Today we’re looking at the Sahara Gaming R20, a familiar-looking tenkeyless mechanical keyboard for gaming or typing. The board features a number of nice features, including per-key RGB backlighting, macro keys and n-key rollover, at a very reasonable price point. That should be enough to translate into a firm recommendation, but does this board stick the landing? Let’s find out.
Specifications & features
|Switches||Outemu Cherry MX-style switches|
(Brown, Blue, Black, Red)
|Extra features||Macro, media + Win lock keys via Fn layer|
|Form factor||Tenkeyless (88-key)|
|Dimensions||359 x 135 x 38mm|
|Net weight||ABS w/ lasered legends|
The R20 is an elegant tenkeyless keyboard, meaning it comes with only 88 keys and excises the usual number pad. This compact layout provides more space for your mouse and allows for a more ergonomic position while working or gaming.
The board is built around plate-mounted Cherry MX-style mechanical switches produced by Outemu floating above a black metal base. You have the option for Brown, Blue, Red or Black switches, which are tactile, clicky, soft linear and linear, respectively. We generally recommend linear switches for gaming and tactile or clicky switches for typing, but this is all a matter of preference and you can of course type comfortable on linear switches or game on clicky ones. The clicky switches are the loudest, with the other options a little quieter, but all produce a familiar report that can annoy nearby family members or coworkers.
Each switch is topped by an ABS keycap, with lasered legends that allow the RGB backlighting beneath to shine through. Unlike most other mechanical keyboards, Sahara Gaming has selected a stylish capitalised typeface to label their keycaps, and have opted to spell out most keys (e.g. the Windows key is WIN, not a Windows symbol). This produces a consistent and stylish look that we really dig.
A function key in the lower right allows the use of five macro keys. There are also media keys, volume controls, PC shortcuts and a Windows lock key accessible via the same function layer. The backlighting controls are located on the right side of the keyboard; it’s possible to switch between 14 different modes, adjust the speed and brightness of the animation, as well as choose from “9 highly recognisable colours”. No software is required to configure the keyboard, which is very handy.
One particularly nice touch is that the keyboard’s backlighting will change when the function key is pressed, showing you which keys have secondary functions.
The bottom of the keyboard reveals three potential channels for the braided USB cable: left, centre and right. This isn’t entirely necessary for most setups, but it’s a nice inclusion nonetheless. You can also choose to use little flip-out legs to angle the keyboard, or use it flat — ergonomically, I would suggest the latter option.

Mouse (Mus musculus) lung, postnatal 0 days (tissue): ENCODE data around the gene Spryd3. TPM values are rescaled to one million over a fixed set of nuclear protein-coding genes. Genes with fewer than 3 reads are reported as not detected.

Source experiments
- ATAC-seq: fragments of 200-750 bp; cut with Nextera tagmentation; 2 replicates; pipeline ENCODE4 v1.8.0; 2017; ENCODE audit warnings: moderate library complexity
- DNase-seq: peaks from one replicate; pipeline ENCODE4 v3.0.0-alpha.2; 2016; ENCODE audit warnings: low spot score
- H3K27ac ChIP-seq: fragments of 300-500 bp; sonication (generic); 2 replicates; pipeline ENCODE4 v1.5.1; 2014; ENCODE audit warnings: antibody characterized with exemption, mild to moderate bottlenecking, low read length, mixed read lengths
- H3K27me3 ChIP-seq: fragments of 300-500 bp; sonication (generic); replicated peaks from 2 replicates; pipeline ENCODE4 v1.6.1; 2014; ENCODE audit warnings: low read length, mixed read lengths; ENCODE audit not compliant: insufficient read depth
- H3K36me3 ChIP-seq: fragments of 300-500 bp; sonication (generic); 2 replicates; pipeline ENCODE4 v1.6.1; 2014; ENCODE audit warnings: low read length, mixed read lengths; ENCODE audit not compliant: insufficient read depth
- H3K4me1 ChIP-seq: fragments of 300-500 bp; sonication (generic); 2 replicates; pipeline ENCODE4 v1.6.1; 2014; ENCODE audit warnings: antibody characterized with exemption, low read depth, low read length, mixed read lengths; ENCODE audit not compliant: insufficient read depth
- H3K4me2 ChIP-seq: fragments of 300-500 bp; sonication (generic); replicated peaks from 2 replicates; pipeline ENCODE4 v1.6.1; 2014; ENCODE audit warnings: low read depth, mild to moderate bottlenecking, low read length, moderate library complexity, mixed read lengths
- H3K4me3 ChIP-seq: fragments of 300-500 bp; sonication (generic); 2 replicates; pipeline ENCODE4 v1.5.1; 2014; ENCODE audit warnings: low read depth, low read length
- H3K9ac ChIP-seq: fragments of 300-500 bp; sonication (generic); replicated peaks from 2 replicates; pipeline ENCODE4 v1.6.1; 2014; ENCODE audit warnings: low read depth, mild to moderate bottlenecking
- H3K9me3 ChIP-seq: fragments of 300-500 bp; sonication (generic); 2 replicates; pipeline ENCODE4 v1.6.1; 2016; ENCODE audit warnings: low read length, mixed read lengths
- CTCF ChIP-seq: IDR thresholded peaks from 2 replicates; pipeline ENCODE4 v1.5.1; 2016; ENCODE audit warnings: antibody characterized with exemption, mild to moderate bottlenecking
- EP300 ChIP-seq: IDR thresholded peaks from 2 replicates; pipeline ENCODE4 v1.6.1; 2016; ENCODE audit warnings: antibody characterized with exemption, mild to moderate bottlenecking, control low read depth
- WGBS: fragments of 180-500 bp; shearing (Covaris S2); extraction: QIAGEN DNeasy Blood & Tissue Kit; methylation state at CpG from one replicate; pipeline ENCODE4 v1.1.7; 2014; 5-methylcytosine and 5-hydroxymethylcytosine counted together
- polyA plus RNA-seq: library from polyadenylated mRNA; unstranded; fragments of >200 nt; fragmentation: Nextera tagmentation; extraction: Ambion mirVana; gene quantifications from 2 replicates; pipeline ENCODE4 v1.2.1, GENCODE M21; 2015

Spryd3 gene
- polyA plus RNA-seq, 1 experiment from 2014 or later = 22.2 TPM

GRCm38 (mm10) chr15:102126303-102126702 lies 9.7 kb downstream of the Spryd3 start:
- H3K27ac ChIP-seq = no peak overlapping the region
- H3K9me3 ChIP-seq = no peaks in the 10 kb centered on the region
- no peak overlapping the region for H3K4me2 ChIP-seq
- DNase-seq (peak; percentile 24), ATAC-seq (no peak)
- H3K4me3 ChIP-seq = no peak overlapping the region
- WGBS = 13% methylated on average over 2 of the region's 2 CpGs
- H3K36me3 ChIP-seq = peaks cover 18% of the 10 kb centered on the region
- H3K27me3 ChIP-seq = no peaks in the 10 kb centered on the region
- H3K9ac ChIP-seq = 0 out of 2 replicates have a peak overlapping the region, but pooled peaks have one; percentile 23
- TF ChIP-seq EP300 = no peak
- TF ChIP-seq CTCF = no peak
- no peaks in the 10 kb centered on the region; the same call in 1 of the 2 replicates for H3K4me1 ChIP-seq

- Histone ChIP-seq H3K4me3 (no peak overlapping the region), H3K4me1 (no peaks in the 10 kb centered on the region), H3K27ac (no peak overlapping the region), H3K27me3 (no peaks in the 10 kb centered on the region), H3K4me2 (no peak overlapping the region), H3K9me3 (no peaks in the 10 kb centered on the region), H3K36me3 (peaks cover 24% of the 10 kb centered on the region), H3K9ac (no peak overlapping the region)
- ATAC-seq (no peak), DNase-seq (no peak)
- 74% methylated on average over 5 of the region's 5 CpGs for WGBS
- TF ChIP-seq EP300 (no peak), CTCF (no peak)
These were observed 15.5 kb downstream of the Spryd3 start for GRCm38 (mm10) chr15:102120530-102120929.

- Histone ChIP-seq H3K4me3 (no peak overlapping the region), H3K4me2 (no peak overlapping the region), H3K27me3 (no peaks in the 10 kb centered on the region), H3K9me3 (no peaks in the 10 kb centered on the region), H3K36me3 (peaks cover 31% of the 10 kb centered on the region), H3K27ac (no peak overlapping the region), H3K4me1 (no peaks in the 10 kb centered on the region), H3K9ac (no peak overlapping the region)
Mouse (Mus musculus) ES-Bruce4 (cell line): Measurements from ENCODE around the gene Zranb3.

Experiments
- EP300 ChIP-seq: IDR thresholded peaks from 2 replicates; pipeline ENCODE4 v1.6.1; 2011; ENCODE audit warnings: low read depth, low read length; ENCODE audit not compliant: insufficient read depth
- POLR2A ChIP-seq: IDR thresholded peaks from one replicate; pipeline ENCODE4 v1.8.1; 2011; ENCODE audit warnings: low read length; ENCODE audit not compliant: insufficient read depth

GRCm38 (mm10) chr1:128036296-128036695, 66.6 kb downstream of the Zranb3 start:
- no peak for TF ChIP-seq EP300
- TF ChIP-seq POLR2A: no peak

We used the R20 as our primary keyboard for a period of one week, replacing a similarly-sized Xtfry K4 TKL.
Our review unit came with Red switches, which offer a low actuation weight and smooth, linear action. This makes Reds a nice middle-ground switch, good for both typing and gaming, although this is largely a matter of personal preference. We also found that the switches produced a noticeable ping sound during rapid typing, although this is common to many keyboards and not a dealbreaker in our eyes. The ABS keycaps had a pleasingly smooth texture, and their low weight produces a nice feel when typing. However, PBT keycaps are seemingly preferred by many mechanical keyboard enthusiasts, so you may wish to install replacement keycaps when you can afford to do so. Thankfully, the layout is quite standard so finding replacements is straightforward.
The lighting modes on offer are good value. The keyboard has a nice little animation when it first starts up, with the keyboard gradually lighting up from the outside in. Afterwards, you have your choice of a rainbow wave, a colour-changing clockwise rotation, a ricochet of colour, a raindrop effect, etc etc.
You can also have these modes activated at the same time as a base colour, so you can have raindrops falling along a blue backdrop, for instance.
The R20 is an excellent keyboard, offering exceptional value for money at the £60 level. We have certainly seen cheaper mechanical keyboards on the market in recent years, but all of these displayed one or more significant flaws: unusual layouts, weird stylistic missteps or disappointing build quality issues.
Conversely, the R20 doesn’t suffer from any significant issues, while hitting all of the most important points: a choice of all four common Cherry MX-style switches, well-implemented RGB backlighting and a compact yet convenient tenkeyless layout. This is a keyboard that you could recommend to almost anyone, although more premium options may provide slightly better build quality or more unusual features.
All things considered, the R20 is a super solid mechanical keyboard for the money and we’re happy to recommend it.